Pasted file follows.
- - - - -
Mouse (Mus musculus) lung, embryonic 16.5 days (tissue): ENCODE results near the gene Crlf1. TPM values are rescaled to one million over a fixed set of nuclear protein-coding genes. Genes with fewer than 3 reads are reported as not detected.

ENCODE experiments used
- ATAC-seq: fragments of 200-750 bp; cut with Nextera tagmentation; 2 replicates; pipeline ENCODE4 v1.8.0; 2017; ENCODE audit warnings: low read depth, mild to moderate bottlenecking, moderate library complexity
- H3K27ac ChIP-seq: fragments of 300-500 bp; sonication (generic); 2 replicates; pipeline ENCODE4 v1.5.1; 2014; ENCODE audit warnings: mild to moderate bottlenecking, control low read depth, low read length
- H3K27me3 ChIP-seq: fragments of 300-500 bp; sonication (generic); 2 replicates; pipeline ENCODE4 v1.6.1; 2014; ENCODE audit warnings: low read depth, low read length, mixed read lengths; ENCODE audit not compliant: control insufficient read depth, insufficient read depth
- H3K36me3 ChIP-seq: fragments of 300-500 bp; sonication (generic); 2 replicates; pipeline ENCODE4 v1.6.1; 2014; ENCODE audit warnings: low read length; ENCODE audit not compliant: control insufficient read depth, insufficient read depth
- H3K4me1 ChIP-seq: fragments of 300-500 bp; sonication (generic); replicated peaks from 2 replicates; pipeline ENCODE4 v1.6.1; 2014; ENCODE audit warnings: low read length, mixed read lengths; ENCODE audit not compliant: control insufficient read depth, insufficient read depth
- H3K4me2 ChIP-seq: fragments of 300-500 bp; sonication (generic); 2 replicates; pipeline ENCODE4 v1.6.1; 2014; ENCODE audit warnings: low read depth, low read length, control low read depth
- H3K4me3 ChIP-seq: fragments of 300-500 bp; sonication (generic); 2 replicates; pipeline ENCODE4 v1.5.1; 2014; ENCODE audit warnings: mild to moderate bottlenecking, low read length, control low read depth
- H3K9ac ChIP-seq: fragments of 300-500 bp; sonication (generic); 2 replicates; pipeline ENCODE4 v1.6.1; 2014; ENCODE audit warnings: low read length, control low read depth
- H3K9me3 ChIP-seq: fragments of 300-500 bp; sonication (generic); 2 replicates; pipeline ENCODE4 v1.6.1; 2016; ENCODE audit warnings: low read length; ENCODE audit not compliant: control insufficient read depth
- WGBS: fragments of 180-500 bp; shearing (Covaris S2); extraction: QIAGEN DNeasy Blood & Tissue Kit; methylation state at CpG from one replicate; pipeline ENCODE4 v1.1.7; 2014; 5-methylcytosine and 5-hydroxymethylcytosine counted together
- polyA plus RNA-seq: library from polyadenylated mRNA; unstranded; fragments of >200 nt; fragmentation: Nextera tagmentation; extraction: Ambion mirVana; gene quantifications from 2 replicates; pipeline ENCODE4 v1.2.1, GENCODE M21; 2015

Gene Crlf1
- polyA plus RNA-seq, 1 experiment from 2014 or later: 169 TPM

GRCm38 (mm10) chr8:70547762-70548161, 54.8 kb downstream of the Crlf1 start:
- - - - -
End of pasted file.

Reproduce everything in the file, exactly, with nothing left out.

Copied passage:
Mouse (Mus musculus) lung, embryonic 16.5 days (tissue): ENCODE results near the gene Crlf1. TPM values are rescaled to one million over a fixed set of nuclear protein-coding genes. Genes with fewer than 3 reads are reported as not detected.

ENCODE experiments used
- ATAC-seq: fragments of 200-750 bp; cut with Nextera tagmentation; 2 replicates; pipeline ENCODE4 v1.8.0; 2017; ENCODE audit warnings: low read depth, mild to moderate bottlenecking, moderate library complexity
- H3K27ac ChIP-seq: fragments of 300-500 bp; sonication (generic); 2 replicates; pipeline ENCODE4 v1.5.1; 2014; ENCODE audit warnings: mild to moderate bottlenecking, control low read depth, low read length
- H3K27me3 ChIP-seq: fragments of 300-500 bp; sonication (generic); 2 replicates; pipeline ENCODE4 v1.6.1; 2014; ENCODE audit warnings: low read depth, low read length, mixed read lengths; ENCODE audit not compliant: control insufficient read depth, insufficient read depth
- H3K36me3 ChIP-seq: fragments of 300-500 bp; sonication (generic); 2 replicates; pipeline ENCODE4 v1.6.1; 2014; ENCODE audit warnings: low read length; ENCODE audit not compliant: control insufficient read depth, insufficient read depth
- H3K4me1 ChIP-seq: fragments of 300-500 bp; sonication (generic); replicated peaks from 2 replicates; pipeline ENCODE4 v1.6.1; 2014; ENCODE audit warnings: low read length, mixed read lengths; ENCODE audit not compliant: control insufficient read depth, insufficient read depth
- H3K4me2 ChIP-seq: fragments of 300-500 bp; sonication (generic); 2 replicates; pipeline ENCODE4 v1.6.1; 2014; ENCODE audit warnings: low read depth, low read length, control low read depth
- H3K4me3 ChIP-seq: fragments of 300-500 bp; sonication (generic); 2 replicates; pipeline ENCODE4 v1.5.1; 2014; ENCODE audit warnings: mild to moderate bottlenecking, low read length, control low read depth
- H3K9ac ChIP-seq: fragments of 300-500 bp; sonication (generic); 2 replicates; pipeline ENCODE4 v1.6.1; 2014; ENCODE audit warnings: low read length, control low read depth
- H3K9me3 ChIP-seq: fragments of 300-500 bp; sonication (generic); 2 replicates; pipeline ENCODE4 v1.6.1; 2016; ENCODE audit warnings: low read length; ENCODE audit not compliant: control insufficient read depth
- WGBS: fragments of 180-500 bp; shearing (Covaris S2); extraction: QIAGEN DNeasy Blood & Tissue Kit; methylation state at CpG from one replicate; pipeline ENCODE4 v1.1.7; 2014; 5-methylcytosine and 5-hydroxymethylcytosine counted together
- polyA plus RNA-seq: library from polyadenylated mRNA; unstranded; fragments of >200 nt; fragmentation: Nextera tagmentation; extraction: Ambion mirVana; gene quantifications from 2 replicates; pipeline ENCODE4 v1.2.1, GENCODE M21; 2015

Gene Crlf1
- polyA plus RNA-seq, 1 experiment from 2014 or later: 169 TPM

GRCm38 (mm10) chr8:70547762-70548161, 54.8 kb downstream of the Crlf1 start: